Interested participants will be enrolled in the study after informed consent is obtained and under the condition that the inclusion criteria are met. At this time, preoperative MRI will be performed to assess baseline tumor burden. Patients will be scheduled for surgical resection, and postoperative MRI is required to determine the extent of resection. Immediately after resection, tumor tissue will be lysed and stored for the vaccine. Corticosteroids will be given to patients, as determined by the neurosurgeon. The patient will undergo leukapheresis to isolate peripheral blood mononuclear cells no longer than 2 weeks after the stop of corticosteroid therapy. Peripheral blood mononuclear cells are then manipulated ex vivo in a cyclic guanosine monophosphate facility to become partially matured DCs, and then autologous tumor lysate is incubated with them. This process takes approximately 9 days. Subsequently, DCs will be administered as 6 small-volume injections intradermally in imiquimod-pretreated locations. A total of 4 weekly DC injections will be administered. The tumor lysate will then be given on 4 separate occasions between weeks 8 and 28 in imiquimod-pretreated areas as lysate boost alone.
FIGURE. Study protoc...Image Tools
Outcome Measures and Follow-up
Primary Outcome Measures
Primary outcome measures include side effect monitoring and overall, progression-free, and recurrence-free survival (radiographic or clinical evidence) for 5 years after surgery.
Secondary Outcome Measures
Secondary outcome measures include measurement of Karnofsky Performance Scores, assessment of delayed-type hypersensitivity after vaccination by induration size, immunological response by reverse transcriptase polymerase chain reaction analysis of interferon-gamma production and HLA-restricted tetramer staining of CD8 T cells.
Several studies have been conducted to evaluate the effects of autologous DC-based vaccines using tumor lysate for malignant gliomas.8,16-18 Although current evidence of immunotherapy in glioblastoma has revealed minimal risks or side effects of treatment, immunological induction or clinical response has not been well characterized. Preliminary results seem to demonstrate that adjuvant vaccination with autologous DCs loaded with tumor lysate may increase the overall survival of patients with newly diagnosed glioblastoma by approximately 1 year.19 Nevertheless, larger randomized clinical studies need to be performed to fully evaluate the efficacy of this therapy for both recurrent and newly diagnosed glioblastoma. In this trial, we hope to demonstrate increased immune response and safety using our vaccine protocol. Although the initial cohort may not be enough for statistical power, we will likely expand recruitment in the later phases of the clinical trial to fully assess clinical utility of autologous DC-based vaccine. We may also collaborate with the European teams assessing this methodology in future studies to increase the power of our analyses.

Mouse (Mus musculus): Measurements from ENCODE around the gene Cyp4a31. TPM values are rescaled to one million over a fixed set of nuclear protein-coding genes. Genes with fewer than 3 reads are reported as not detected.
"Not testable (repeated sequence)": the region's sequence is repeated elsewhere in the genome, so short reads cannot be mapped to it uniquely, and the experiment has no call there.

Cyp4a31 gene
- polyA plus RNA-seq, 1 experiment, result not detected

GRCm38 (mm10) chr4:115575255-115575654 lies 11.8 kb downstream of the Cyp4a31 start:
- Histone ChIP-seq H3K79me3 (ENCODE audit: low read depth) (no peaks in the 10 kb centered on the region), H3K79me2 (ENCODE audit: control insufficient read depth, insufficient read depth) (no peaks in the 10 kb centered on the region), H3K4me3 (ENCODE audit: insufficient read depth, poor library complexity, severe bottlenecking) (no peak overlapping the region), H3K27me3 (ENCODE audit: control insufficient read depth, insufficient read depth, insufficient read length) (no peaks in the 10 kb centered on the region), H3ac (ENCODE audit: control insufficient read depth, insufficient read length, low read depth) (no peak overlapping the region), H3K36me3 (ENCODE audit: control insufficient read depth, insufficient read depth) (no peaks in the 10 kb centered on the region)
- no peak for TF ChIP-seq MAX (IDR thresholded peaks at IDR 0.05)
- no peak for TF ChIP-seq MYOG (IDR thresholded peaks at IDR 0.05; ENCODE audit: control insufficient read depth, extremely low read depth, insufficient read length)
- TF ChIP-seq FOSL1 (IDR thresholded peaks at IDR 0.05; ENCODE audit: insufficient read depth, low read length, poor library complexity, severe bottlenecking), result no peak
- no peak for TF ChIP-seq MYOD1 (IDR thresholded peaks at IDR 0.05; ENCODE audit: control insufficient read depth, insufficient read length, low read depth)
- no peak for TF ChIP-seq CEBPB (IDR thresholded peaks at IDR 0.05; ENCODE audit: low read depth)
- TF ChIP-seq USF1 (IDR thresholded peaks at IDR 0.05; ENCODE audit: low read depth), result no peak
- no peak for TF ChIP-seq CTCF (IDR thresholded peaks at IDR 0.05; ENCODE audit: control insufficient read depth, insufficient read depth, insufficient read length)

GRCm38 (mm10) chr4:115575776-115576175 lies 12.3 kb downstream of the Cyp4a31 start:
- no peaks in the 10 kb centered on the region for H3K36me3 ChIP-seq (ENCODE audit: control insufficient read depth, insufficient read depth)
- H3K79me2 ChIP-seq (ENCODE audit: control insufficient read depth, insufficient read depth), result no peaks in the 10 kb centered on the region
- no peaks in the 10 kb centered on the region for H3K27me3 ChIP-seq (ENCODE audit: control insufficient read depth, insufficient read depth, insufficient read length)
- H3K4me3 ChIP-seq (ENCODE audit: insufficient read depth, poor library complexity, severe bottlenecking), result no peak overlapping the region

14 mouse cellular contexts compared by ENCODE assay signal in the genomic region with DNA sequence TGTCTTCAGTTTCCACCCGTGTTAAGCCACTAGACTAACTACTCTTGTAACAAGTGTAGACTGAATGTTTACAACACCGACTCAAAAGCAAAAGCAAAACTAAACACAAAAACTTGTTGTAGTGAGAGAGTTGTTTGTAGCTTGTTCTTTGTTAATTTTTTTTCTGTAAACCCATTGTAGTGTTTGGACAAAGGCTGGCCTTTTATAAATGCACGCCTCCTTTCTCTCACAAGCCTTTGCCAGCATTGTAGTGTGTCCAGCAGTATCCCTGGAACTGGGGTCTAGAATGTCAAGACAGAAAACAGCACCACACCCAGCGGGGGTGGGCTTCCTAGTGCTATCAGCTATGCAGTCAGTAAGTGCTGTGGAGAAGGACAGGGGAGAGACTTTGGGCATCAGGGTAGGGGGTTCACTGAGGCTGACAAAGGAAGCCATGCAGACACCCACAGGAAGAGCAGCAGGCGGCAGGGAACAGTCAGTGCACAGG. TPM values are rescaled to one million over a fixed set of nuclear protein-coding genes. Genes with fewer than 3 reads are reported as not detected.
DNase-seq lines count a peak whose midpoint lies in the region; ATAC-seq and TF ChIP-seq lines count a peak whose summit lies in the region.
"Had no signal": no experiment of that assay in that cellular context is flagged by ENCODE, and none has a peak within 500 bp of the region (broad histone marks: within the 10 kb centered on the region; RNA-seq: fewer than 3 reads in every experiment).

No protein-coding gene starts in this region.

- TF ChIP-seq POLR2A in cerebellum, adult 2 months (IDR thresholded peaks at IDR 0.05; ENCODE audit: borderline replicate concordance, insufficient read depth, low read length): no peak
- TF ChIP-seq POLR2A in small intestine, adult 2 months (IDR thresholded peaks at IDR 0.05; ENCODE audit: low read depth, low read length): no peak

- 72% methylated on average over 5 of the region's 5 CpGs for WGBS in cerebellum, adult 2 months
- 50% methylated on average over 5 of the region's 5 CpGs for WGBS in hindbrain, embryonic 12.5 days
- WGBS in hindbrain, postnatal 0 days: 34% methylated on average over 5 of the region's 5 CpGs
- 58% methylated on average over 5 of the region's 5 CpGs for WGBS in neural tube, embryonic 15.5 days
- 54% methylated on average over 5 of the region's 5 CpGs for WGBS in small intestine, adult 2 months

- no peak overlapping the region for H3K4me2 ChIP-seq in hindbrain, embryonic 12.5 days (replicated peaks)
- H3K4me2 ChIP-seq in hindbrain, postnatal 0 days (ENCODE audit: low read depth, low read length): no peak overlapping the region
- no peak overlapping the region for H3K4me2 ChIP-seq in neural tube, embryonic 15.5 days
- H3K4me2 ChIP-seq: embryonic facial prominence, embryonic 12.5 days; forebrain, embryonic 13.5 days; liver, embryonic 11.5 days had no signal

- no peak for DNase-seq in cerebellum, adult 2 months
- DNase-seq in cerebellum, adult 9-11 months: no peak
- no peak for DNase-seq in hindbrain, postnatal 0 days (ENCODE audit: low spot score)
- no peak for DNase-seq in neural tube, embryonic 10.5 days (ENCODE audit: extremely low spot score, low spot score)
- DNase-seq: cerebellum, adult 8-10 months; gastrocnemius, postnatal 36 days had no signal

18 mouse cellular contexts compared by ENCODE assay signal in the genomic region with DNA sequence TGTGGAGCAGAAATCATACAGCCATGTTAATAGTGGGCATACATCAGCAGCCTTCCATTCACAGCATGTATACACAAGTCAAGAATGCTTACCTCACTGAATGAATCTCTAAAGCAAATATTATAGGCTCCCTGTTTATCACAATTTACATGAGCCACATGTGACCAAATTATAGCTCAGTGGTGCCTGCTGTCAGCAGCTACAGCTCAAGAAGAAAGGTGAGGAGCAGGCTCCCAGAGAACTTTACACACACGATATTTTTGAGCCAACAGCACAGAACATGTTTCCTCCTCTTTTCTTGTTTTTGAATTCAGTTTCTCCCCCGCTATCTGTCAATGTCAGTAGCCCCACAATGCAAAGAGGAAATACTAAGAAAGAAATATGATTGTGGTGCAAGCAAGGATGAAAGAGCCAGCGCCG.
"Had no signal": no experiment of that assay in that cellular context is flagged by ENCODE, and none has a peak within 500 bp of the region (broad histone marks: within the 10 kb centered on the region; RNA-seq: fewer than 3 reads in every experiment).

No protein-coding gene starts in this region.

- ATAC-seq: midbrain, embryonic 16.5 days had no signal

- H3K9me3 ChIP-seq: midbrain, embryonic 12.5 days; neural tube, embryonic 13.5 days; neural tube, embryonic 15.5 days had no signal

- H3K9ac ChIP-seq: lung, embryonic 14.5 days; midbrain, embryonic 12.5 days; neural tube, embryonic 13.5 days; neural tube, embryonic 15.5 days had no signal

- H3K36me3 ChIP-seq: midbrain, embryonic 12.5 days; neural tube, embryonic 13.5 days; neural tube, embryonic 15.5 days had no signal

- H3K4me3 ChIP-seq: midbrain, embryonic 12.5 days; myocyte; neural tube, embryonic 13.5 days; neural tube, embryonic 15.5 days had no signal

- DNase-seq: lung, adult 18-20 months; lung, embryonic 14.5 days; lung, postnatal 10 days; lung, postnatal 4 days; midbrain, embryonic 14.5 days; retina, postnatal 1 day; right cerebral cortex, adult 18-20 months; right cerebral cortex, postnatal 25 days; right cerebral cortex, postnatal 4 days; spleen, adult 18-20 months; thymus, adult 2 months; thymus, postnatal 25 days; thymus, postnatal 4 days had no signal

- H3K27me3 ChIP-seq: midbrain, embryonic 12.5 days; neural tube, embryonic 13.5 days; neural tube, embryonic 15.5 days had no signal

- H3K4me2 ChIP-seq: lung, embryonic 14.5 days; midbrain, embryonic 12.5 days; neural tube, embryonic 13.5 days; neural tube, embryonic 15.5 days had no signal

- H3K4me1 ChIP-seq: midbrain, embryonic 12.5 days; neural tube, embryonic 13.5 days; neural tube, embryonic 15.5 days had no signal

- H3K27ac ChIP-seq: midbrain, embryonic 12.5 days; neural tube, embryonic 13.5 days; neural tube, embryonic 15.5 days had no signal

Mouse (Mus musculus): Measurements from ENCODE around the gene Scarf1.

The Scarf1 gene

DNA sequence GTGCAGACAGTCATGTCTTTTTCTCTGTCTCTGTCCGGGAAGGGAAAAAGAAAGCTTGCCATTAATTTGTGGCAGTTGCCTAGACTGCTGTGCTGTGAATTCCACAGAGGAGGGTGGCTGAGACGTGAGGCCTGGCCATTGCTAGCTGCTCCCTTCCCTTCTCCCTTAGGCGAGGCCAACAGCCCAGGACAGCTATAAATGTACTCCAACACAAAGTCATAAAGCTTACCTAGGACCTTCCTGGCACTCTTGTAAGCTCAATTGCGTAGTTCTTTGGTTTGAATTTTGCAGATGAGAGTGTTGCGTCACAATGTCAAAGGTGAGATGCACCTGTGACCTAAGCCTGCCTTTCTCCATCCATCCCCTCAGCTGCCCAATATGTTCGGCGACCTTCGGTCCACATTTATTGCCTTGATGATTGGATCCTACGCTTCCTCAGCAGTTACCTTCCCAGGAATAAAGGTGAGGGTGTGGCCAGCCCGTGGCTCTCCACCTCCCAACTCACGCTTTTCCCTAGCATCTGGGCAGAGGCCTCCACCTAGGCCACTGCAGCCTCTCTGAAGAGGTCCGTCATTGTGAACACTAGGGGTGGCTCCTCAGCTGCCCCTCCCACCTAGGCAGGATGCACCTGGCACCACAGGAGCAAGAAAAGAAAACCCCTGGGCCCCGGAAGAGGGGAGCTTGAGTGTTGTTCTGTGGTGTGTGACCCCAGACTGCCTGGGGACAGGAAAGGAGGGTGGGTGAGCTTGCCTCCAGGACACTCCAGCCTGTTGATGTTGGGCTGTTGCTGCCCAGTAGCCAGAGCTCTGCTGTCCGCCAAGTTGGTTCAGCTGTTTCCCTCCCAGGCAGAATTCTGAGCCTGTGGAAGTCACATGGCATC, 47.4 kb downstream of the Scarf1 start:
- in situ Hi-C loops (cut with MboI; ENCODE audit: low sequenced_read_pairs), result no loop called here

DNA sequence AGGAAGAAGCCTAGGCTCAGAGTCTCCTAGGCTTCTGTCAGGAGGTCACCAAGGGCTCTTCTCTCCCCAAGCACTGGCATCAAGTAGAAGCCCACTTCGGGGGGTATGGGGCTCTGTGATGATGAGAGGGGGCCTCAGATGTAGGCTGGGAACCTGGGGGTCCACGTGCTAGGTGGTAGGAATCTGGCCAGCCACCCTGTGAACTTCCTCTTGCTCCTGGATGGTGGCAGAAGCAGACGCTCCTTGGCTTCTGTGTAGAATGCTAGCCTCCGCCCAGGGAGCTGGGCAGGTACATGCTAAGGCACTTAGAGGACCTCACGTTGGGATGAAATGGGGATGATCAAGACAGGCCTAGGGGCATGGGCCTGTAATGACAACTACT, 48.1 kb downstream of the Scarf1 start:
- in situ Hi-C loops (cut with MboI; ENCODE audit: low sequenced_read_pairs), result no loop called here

Patient recruitment has commenced and will be completed by July 2015. Data analysis will be performed continually, and final reports will be disseminated at the end of the study follow-up after 5 years.
This study will involve the treatment of up to 20 subjects to generate safety data. Because each course of treatment of vaccines takes several months, the timing of treatment for each patient is staggered so that 1 patient must receive the first 2 doses of the DCs before the next patient will receive the vaccine. This will allow adequate monitoring of any critical toxicities associated with treatment while avoiding any prolongation in study enrollment for patients with poor prognoses.
Although not specifically studied in the United States in glioma, vaccination with in situ matured DCs has been found to have an excellent safety profile in Belgium. Vaccine-related side effects such as dermatitis or eczema may be potential side effects after vaccine injection. Liver toxicity, evaluated by increased aspartate and alanine aminotransferase levels, may also occur, but are rare. Patients are regularly tested on follow-up for such side effects. Injection of autologous DCs may also theoretically stimulate autoimmune diseases; however, such an autoimmune phenomenon is relatively unlikely and has not been seen in Belgian studies. In the event that the tumor lysate is not prepared correctly, there may also be a potential for de novo tumor formation at injection sites; however, this has not been demonstrated in previous trials.